Innovative Development – ‘Sixth Sense’ Helmet

This post is also available in: עברית (Hebrew)

6124559_sA team of researchers from the University of Sheffield (Center for Robotics – SCentRo), has developed an innovative helmet designed for use by rescue forces, which includes antennas and sensors providing data and vital clues about the surrounding environment. The helmet is based on the study of rodents who use their ‘bristly mustache’ as sensors / antenna, in order to receive alerts on nearby hazards.

“The Antenna Helmet ” is intended to provide firefighters with vital information about the environment, while working in challenging conditions (such as in darkness or in buildings filled with smoke). The helmet is equipped with a number of ultrasound sensors used to detect the distance between walls or other obstacles nearby. This information is passed on to the firefighter wearing the helmet through vibrations he can feel on his forehead.

Professor Prescott, the manager of SCentRo, explained that when a firefighter is working in a state of emergency, he expands his concentration trying to maintain a sense of vision through the smoke in the room as well as in trying to hear the voices of people who might need to be saved. Therefore, he preferred to use the option of notifying the firefighter through his helmet concerning possible obstacles by sending signals to him through vibrations to his forehead rather than taxing his already overloaded senses. Although it might appear that the ultimate choice for transfer of signals from the helmet might be obtained through visible fingertips, Professor Prescott concluded that a study precisely demonstrated that stimuli transferred to the forehead, allowed for shorter response time, as well as offering the advantage of leaving the firefighters hands available for other tasks.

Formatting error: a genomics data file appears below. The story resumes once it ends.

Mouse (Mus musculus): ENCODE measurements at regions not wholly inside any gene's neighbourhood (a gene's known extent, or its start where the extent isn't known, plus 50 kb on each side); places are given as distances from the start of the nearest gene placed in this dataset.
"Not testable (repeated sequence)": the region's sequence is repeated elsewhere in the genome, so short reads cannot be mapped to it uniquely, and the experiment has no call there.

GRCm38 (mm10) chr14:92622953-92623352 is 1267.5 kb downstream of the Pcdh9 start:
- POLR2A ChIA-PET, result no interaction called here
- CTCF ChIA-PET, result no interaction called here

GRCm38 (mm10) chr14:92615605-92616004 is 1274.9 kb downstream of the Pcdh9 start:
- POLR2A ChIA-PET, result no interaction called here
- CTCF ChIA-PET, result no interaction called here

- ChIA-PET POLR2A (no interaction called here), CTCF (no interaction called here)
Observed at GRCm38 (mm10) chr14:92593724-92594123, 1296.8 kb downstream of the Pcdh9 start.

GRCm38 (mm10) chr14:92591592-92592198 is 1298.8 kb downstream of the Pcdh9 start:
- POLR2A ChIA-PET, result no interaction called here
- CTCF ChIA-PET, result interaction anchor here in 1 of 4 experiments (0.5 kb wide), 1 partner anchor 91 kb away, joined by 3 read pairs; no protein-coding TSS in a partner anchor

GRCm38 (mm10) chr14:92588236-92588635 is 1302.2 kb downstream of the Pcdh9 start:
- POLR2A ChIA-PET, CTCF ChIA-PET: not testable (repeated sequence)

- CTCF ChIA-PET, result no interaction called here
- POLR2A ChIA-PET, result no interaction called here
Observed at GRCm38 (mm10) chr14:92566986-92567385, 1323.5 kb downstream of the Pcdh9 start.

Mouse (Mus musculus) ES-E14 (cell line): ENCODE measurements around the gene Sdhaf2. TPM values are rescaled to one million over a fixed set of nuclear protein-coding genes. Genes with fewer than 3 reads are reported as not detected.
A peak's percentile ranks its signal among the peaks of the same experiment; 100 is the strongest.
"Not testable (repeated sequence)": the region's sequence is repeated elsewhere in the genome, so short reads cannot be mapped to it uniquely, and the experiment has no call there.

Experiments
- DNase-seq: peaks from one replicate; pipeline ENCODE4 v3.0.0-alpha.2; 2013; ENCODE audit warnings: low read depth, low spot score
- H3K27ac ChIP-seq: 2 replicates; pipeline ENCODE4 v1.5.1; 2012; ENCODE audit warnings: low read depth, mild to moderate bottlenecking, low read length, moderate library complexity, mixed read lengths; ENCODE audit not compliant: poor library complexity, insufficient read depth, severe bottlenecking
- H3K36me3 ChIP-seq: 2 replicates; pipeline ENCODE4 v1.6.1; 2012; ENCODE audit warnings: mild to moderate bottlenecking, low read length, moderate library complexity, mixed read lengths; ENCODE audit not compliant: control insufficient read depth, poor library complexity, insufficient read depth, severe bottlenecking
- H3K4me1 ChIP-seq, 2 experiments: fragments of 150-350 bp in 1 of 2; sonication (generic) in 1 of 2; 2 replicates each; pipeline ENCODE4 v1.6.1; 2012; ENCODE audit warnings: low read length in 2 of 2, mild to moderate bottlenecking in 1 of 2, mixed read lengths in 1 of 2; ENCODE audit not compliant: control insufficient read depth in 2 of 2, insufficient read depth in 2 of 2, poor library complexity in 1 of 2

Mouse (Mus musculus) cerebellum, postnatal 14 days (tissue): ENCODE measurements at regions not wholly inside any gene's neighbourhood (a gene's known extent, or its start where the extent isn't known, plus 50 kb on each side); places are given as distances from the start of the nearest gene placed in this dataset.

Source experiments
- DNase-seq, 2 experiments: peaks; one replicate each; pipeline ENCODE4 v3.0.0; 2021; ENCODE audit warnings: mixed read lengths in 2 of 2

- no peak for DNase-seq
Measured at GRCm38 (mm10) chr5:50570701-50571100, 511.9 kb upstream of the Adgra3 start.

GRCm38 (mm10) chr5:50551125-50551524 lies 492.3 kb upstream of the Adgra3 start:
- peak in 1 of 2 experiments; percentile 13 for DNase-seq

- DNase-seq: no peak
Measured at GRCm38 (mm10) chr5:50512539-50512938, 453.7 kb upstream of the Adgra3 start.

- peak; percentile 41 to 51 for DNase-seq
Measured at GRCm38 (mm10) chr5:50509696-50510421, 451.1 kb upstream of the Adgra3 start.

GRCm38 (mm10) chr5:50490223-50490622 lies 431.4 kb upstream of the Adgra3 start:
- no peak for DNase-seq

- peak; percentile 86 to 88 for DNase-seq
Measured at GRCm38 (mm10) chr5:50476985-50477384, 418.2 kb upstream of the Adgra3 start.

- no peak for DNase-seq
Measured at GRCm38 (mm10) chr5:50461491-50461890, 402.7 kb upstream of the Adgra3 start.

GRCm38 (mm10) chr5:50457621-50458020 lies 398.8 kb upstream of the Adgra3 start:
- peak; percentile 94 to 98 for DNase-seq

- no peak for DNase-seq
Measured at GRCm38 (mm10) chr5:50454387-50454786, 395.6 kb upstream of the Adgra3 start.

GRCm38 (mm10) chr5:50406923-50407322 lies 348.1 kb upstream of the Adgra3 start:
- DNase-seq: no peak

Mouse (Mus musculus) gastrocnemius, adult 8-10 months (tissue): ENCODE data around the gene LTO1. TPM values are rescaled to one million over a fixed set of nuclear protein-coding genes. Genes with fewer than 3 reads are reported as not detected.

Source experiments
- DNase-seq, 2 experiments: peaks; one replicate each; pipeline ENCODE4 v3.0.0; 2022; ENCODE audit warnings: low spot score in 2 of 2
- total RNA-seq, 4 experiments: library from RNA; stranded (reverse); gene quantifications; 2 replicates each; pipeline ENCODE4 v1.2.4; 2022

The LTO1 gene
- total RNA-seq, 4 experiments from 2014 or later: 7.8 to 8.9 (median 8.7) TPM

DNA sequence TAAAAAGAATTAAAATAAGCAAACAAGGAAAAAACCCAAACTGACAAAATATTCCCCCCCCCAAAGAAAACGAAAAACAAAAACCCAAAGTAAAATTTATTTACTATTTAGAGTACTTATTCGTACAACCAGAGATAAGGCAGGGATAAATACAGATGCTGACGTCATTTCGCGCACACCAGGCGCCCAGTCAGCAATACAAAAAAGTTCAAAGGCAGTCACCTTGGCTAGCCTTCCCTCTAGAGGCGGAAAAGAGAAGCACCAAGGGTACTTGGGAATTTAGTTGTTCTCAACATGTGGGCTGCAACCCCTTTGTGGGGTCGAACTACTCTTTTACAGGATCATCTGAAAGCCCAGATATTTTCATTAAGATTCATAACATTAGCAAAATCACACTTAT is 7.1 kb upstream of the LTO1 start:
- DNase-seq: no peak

During the presentation of the prototype, it was reported that the innovative helmet was developed in a project that lasted two years and was funded by the UK Engineering and Physical Sciences Research Council. During the development of the helmet assistance was received and great support offered by the rescue services of South Yorkshire. This assistance helped the developers by providing advice and guidance, as well as access to the training facility of the rescue services.

The developers of the ‘Antenna Helmet’ are now actively seeking a commercial partner interested in supporting its’ final development and production. A model of the helmet will be displayed at the ‘Gadget Show Live’ to be held in Birmingham this week. Plans are also underway for a lighter and future version of the helmet  which could help people with visual impairments by serving as another means to guide and help them avoid risks or danger.